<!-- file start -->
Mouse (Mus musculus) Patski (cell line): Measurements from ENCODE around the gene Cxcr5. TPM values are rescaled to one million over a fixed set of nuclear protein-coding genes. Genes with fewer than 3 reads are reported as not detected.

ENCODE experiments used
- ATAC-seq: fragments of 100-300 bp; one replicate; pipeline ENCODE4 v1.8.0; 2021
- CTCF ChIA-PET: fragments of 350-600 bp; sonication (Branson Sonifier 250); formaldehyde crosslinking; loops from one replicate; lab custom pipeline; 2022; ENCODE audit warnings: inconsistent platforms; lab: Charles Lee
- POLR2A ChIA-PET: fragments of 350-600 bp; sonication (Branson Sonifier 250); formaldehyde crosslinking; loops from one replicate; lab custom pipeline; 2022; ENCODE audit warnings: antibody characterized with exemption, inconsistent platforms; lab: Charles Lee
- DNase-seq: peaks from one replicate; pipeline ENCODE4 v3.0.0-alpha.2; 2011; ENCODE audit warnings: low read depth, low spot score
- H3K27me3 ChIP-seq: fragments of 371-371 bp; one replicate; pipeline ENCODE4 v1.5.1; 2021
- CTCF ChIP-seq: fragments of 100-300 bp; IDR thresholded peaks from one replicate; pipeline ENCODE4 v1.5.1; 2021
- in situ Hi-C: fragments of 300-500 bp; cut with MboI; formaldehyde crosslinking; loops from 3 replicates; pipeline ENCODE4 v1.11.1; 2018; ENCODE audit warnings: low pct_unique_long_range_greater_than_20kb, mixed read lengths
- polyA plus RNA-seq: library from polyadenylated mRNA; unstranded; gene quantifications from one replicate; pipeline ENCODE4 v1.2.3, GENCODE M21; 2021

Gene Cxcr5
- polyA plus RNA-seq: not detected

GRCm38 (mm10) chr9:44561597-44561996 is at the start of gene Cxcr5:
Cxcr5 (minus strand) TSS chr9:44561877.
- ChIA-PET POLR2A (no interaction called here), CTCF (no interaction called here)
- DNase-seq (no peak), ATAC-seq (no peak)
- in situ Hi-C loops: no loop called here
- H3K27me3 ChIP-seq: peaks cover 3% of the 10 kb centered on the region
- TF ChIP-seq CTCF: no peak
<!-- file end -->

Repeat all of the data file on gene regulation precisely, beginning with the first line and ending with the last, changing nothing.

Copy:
Mouse (Mus musculus) Patski (cell line): Measurements from ENCODE around the gene Cxcr5. TPM values are rescaled to one million over a fixed set of nuclear protein-coding genes. Genes with fewer than 3 reads are reported as not detected.

ENCODE experiments used
- ATAC-seq: fragments of 100-300 bp; one replicate; pipeline ENCODE4 v1.8.0; 2021
- CTCF ChIA-PET: fragments of 350-600 bp; sonication (Branson Sonifier 250); formaldehyde crosslinking; loops from one replicate; lab custom pipeline; 2022; ENCODE audit warnings: inconsistent platforms; lab: Charles Lee
- POLR2A ChIA-PET: fragments of 350-600 bp; sonication (Branson Sonifier 250); formaldehyde crosslinking; loops from one replicate; lab custom pipeline; 2022; ENCODE audit warnings: antibody characterized with exemption, inconsistent platforms; lab: Charles Lee
- DNase-seq: peaks from one replicate; pipeline ENCODE4 v3.0.0-alpha.2; 2011; ENCODE audit warnings: low read depth, low spot score
- H3K27me3 ChIP-seq: fragments of 371-371 bp; one replicate; pipeline ENCODE4 v1.5.1; 2021
- CTCF ChIP-seq: fragments of 100-300 bp; IDR thresholded peaks from one replicate; pipeline ENCODE4 v1.5.1; 2021
- in situ Hi-C: fragments of 300-500 bp; cut with MboI; formaldehyde crosslinking; loops from 3 replicates; pipeline ENCODE4 v1.11.1; 2018; ENCODE audit warnings: low pct_unique_long_range_greater_than_20kb, mixed read lengths
- polyA plus RNA-seq: library from polyadenylated mRNA; unstranded; gene quantifications from one replicate; pipeline ENCODE4 v1.2.3, GENCODE M21; 2021

Gene Cxcr5
- polyA plus RNA-seq: not detected

GRCm38 (mm10) chr9:44561597-44561996 is at the start of gene Cxcr5:
Cxcr5 (minus strand) TSS chr9:44561877.
- ChIA-PET POLR2A (no interaction called here), CTCF (no interaction called here)
- DNase-seq (no peak), ATAC-seq (no peak)
- in situ Hi-C loops: no loop called here
- H3K27me3 ChIP-seq: peaks cover 3% of the 10 kb centered on the region
- TF ChIP-seq CTCF: no peak